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We can’t go back … to where we were pre-COVID. Our performance was anemic

Perrin Beatty

The pandemic has already demonstrated that businesses are capable of a “burst of innovation” if given the right setting and incentives, Beatty said, as they did when stepping in to fill shortages of personal protective equipment and pivoting to online operations.

“We can’t go back … to where we were pre-COVID. Our performance was anemic,” he said. “We were falling behind our competitors in terms of investment and in terms of growth, notwithstanding the fact that even in those days, the federal government was running consistent deficits and with record low interest rates.”

Trevin Stratton, national economic advisory leader at Deloitte Canada, said the consultancy’s modelling shows that growth policies, including those that improve business investment levels, invest in infrastructure and enhance productivity, could push annual economic expansion to 2.7 per cent by the end of the decade, compared to 1.7 per cent before the pandemic.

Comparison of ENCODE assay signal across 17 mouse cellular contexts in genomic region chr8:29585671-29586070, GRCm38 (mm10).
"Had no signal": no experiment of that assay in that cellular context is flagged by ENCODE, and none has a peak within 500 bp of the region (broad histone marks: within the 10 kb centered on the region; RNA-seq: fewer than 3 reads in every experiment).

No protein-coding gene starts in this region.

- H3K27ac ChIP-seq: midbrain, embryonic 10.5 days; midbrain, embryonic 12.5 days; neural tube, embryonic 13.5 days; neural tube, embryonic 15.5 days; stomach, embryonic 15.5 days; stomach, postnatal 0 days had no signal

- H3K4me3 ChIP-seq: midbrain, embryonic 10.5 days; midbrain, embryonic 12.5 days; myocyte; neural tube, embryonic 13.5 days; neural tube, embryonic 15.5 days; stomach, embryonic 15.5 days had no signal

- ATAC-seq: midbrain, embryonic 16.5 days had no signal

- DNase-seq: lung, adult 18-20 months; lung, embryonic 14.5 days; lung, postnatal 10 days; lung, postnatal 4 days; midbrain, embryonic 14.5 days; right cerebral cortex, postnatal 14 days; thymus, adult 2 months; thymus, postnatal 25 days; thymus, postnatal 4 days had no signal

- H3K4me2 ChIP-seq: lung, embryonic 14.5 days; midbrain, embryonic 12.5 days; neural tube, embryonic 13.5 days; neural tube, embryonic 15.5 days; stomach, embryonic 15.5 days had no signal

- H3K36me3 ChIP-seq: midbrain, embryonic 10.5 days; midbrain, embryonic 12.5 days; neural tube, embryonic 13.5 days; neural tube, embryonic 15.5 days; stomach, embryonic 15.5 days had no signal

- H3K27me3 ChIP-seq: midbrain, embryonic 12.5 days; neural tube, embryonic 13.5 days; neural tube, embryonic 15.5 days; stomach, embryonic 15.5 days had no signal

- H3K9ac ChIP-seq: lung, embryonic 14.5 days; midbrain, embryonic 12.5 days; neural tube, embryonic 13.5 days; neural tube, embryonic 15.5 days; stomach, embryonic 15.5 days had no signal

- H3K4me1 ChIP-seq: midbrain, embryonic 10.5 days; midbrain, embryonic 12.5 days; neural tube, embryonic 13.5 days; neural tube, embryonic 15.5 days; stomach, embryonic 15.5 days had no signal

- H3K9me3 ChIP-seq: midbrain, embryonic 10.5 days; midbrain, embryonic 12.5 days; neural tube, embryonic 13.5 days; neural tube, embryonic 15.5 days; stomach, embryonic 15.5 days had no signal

“We are still expecting a significant economic rebound going forward, but we should be careful not to confuse an initial rebound with longer-term economic recovery,” he said. “A rebound will help to kickstart our economy, and Canadian businesses are looking for a plan that will help turn this into longer-term growth and job creation.”

Stratton noted that an aging population, poor productivity growth, slowing labour force growth, low investment and insufficient innovation were diminishing Canada’s growth prospects before the pandemic.